Saturday, April 21, 2012

The day to love the smell of vinyl in the morning

For a place of such rich reward, visiting a record shop as a teenager was an experience of some intimidation.

Perhaps this is a discussion best had with a mental wellbeing professional, but walking into my local high street record shop as a 14-year-old (kids - I can explain the concept of a high street record shop later) was a fraught experience.

Because there, behind the counter, would be the coolest individual in the neighbourhood. And he knew it.

For a start, he spent his day in a record shop, playing whatever music he wanted to. Bliss. Secondly, he got his hands on the best new stuff through connections with record company promoters. And thirdly, because he had the power to look down his nose at anyone who came in asking for anything even remotely uncool.

This might sound too much like Barry in High Fidelity but such was Nick Hornby's sharp observation (and Jack Black's borderline sociopath portrayal in the film adaptation) that almost anyone of a certain age will be familiar with both the shop and its employee.

Photo courtesy of Laurence Arnold/Flickr
Mine was MJM Records in New Malden. It is here that my record collection commenced, first with the album Songs From Chigley & Trumpton and The Laughing Gnome by you-know-who (and you'll have to accept that I was but a babe-in-arms when these were purchased), and later, with the benefit of disposable personal income, Reggatta de Blanc by The Police. Clearly no one would deny that owning records is a matter of taste.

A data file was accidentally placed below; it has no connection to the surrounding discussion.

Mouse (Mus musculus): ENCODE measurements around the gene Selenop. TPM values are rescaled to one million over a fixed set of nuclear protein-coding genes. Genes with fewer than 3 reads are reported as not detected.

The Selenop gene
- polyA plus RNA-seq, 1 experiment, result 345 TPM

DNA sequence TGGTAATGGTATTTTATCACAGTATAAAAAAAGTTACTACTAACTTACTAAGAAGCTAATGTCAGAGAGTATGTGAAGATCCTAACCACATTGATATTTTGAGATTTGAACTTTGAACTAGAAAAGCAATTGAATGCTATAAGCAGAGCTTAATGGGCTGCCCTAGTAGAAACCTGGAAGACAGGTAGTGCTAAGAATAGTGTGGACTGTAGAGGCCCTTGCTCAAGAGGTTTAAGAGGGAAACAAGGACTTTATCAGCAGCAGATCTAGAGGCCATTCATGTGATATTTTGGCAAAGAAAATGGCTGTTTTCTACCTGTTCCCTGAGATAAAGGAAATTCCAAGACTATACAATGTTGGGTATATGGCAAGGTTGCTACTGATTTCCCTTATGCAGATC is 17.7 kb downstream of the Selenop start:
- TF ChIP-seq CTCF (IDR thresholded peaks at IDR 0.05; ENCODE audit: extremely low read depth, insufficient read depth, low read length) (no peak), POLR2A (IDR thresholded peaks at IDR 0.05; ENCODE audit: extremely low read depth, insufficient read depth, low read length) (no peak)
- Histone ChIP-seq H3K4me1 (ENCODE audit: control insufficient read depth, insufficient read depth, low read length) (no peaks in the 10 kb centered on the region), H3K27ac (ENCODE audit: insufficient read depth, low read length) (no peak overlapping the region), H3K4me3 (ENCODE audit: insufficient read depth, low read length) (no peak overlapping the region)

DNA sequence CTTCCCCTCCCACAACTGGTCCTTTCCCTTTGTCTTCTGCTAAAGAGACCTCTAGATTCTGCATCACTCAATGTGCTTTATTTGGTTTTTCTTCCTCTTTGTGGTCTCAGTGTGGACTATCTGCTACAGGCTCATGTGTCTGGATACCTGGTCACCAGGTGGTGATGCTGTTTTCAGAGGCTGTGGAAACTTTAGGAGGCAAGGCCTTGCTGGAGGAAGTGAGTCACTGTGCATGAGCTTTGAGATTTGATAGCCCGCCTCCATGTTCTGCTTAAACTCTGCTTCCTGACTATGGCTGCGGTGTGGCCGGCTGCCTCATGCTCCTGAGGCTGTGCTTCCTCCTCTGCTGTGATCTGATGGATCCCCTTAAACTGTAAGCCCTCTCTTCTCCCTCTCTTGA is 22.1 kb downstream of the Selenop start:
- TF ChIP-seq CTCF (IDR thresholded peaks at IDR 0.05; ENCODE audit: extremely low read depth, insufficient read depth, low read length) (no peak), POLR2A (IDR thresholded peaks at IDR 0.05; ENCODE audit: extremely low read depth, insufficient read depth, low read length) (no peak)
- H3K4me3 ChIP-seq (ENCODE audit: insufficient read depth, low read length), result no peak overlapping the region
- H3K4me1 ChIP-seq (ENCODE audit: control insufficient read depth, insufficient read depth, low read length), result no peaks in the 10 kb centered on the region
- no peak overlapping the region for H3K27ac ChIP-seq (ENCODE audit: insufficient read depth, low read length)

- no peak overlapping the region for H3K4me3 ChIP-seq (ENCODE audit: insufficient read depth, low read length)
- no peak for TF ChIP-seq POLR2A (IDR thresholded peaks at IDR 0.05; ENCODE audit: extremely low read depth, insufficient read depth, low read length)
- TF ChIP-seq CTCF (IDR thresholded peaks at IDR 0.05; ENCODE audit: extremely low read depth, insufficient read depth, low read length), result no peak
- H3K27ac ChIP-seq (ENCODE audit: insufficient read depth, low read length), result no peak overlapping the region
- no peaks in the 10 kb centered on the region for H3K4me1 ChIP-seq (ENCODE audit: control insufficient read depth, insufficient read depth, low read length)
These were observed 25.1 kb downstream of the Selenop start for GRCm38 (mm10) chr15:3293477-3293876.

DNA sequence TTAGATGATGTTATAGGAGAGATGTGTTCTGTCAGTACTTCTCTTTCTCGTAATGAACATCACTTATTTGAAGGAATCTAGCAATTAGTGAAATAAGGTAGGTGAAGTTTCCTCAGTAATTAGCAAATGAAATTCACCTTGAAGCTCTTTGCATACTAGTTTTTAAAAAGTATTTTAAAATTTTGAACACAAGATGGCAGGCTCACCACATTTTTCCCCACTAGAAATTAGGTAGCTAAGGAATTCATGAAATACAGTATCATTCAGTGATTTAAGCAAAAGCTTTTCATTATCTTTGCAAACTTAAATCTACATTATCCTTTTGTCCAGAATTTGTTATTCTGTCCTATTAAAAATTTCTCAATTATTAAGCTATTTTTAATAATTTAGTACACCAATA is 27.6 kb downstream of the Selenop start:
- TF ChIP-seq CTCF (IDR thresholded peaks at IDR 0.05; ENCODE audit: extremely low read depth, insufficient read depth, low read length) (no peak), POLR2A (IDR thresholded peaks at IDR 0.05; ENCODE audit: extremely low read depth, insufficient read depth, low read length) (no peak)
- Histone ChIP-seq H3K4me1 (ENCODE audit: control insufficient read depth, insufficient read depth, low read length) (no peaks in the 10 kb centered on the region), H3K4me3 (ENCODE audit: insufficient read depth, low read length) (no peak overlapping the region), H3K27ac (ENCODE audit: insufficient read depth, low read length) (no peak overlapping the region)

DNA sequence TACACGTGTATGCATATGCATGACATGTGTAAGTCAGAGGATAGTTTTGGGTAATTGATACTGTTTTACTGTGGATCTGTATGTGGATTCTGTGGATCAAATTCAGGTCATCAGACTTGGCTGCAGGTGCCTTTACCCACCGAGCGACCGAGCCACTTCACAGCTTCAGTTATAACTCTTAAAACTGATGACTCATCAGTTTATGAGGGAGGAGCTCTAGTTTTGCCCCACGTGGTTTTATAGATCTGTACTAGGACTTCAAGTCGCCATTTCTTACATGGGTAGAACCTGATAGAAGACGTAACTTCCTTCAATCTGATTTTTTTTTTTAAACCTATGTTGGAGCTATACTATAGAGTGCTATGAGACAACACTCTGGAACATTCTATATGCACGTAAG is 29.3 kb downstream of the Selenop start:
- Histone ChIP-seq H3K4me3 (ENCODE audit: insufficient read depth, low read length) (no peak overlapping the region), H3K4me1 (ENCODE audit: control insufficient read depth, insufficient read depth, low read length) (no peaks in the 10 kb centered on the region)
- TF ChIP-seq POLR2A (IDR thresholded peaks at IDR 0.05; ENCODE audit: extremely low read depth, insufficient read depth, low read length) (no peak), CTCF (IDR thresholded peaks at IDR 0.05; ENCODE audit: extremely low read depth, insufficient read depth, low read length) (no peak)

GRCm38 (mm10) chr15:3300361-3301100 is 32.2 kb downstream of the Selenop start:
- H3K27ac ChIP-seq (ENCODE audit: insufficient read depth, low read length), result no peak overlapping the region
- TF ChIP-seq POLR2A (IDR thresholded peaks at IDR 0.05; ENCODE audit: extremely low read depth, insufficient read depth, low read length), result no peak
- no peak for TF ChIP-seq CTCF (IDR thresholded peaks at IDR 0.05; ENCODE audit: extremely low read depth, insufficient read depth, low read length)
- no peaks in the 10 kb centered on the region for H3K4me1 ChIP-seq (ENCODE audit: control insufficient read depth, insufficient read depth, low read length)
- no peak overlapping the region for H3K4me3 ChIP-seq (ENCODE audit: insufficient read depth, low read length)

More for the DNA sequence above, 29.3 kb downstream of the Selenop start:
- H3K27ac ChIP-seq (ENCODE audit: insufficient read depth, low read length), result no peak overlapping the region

When I got a Saturday job in my local branch of Boots, I was delighted to find it was literally across the road from MJM. That meant lunchtimes, most weeks, pouring through its record racks - under the glare of Intimidatingly Cool Bloke - to see what singles had just come in, and discover EPs with extra live tracks and back catalogue LPs to fill out my burgeoning library (which then only occupied a black vinyl carrying case, rather than the furniture-requiring array things became).

The record shop is - or perhaps was - a rite of passage, and it's no surprise that icons of music itself hold the experience of trawling racks of 12-inch cardboard sleeves in search of a hidden gem in such treasure. Wistful, perhaps, but in this era of iTunes and the painfully obvious disappearance of shops selling any form of physical media, they are memories of endless happiness.

"The Meet The Beatles album cover, those four head shots — I remember, I seen 'em at J. J. Newberry's," recalled Bruce Springsteen during his incredible keynote at SXSW a few weeks ago.

"It was the first thing I saw when, you ran down to the five-and-ten cent store," Springsteen continued. "There were no record stores. There weren't enough records, I don't think, in those days. There was, like, a little set, by the toys where they sold a few albums. And I remember running in and seeing that album cover with those four headshots. It was like the silent gods of Olympus. Your future was just sort of staring you in the face."